Create and deliver personalized experiences across digital properties at scale
Build engaging websites with intuitive web content management
Leverage a complete UI toolbox for web, mobile and desktop development
Build, protect and deploy apps across any platform and mobile device
Build mobile apps for iOS, Android and Windows Phone
Rapidly develop, manage and deploy business apps, delivered as SaaS in the cloud
Automate UI, load and performance testing for web, desktop and mobile
Host, deploy and scale Node.js, Java and .NET Core apps on premise or in the cloud
Optimize data integration with high-performance connectivity
Automate decision processes with a no-code business rules engine
Transform your businesses in order to survive in a completely digitized and connected world driven by software innovation.
Globally scale websites with innovative content management and infrastructure approaches
Content-focused web and mobile solution for empowering marketers
Faster, tailored mobile experiences for any device and data source
UX and app modernization to powerfully navigate today's digital landscape
Fuel agility with ever-ready applications, built in the cloud
In this guest post Trevor Eddolls, CEO of iTech-Ed Ltd, shares his thoughts on why it is important to modernize mainframe applications.
The podcast last for 3:05, and you may listen to it here: http://blogs.datadirect.com/media/TrevorEddolls_ModernizingMainframeApplications.mp3
OK, the thing is with any kind of application, when you conceived it, when it was first coded the environment was in one state, and yet over time that whole environment that it’s running on will change, and there are still loads and loads of sites that are running CICS applications that could’ve been written 20 years ago, and they’re doing it quite successfully, but there’s a whole lot of opportunities out there, and it’s to grasp these opportunities that mainframe applications need to be modernized. Now, if you talk to companies like Micro Focus, their idea of modernization of mainframe applications is actually to take them off the mainframe and run them on some alternative platform. And there may be good arguments for that, but for most people you want to keep the application running on the mainframe because you’re offered so many benefits of speed and reliability, et cetera. But what I’m suggesting is that you want to extend the range of the application to people, and the most often given example is people sitting down at a terminal, sitting down on the internet and wanting to get the benefit of that CICS application, for example. And this is very easy to do using things like SOA, and there are a number of companies like DataDirect that have got products that allow you to do that effectively. The application still runs on the mainframe, but it’s exposed to the user using their web browser, and from there they can actually run a very secure application and get the results back to their screen, perhaps using Ajax for the updates, et cetera. But it’s very successful, and by doing that, by updating the application what you're also doing is making sure that the company is more likely to stay in business because it’s making it much easier for its users to then get the information they need, and that’s likely to make them stay your customer rather than going after someone else.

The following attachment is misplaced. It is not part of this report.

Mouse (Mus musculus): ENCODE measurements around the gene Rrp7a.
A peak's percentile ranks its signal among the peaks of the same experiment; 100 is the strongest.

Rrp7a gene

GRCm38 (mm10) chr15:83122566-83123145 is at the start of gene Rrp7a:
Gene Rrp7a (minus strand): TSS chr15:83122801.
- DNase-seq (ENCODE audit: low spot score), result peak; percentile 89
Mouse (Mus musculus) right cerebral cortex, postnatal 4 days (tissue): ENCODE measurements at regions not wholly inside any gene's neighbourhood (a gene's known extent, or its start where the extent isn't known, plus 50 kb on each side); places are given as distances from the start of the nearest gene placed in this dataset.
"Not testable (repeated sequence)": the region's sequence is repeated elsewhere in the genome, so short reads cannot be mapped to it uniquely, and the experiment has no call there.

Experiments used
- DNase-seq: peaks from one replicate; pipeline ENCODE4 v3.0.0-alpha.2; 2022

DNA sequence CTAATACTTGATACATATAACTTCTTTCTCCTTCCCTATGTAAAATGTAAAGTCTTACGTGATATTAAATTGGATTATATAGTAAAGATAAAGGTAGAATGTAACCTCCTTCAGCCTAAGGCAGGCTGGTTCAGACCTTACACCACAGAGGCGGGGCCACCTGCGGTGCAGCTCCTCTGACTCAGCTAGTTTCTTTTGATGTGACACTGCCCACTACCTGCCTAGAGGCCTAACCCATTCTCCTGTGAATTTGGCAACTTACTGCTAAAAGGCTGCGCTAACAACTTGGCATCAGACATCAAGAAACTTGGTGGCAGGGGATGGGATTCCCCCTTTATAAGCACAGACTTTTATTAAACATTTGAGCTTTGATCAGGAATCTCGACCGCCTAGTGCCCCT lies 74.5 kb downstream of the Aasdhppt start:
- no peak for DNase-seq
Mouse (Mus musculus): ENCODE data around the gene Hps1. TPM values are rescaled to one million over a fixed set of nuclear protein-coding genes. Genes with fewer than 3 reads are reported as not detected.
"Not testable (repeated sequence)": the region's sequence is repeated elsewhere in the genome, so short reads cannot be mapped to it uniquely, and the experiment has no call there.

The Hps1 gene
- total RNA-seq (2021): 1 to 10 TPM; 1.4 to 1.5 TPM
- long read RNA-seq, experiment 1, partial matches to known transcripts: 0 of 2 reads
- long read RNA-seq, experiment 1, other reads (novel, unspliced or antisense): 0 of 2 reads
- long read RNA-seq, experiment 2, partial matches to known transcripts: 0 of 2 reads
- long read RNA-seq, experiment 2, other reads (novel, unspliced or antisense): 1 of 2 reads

So looking at that -- to summarize, what you’re doing is you’re taking the best of what you’ve got at the moment and extending it. You’re sort of making its arms and legs much longer so it can reach out from that mainframe to your customers, to your potential customers, whether they’re sitting down locally, whether they’re remote, whether they’re there between 9:00 in the morning and 5:00 in the evening, or whether they’re actually there on the other side of the world and logging in at midnight, for example. All these things make your organization stronger in the business sense.
View all posts from Trevor Eddolls on the Progress blog. Connect with us about all things application development and deployment, data integration and digital business.
Copyright © 2016, Progress Software Corporation and/or its subsidiaries or affiliates.
All Rights Reserved.
Progress, Telerik, and certain product names used herein are trademarks or registered trademarks of Progress Software Corporation and/or one of its subsidiaries or affiliates in the U.S. and/or other countries. See Trademarks or appropriate markings.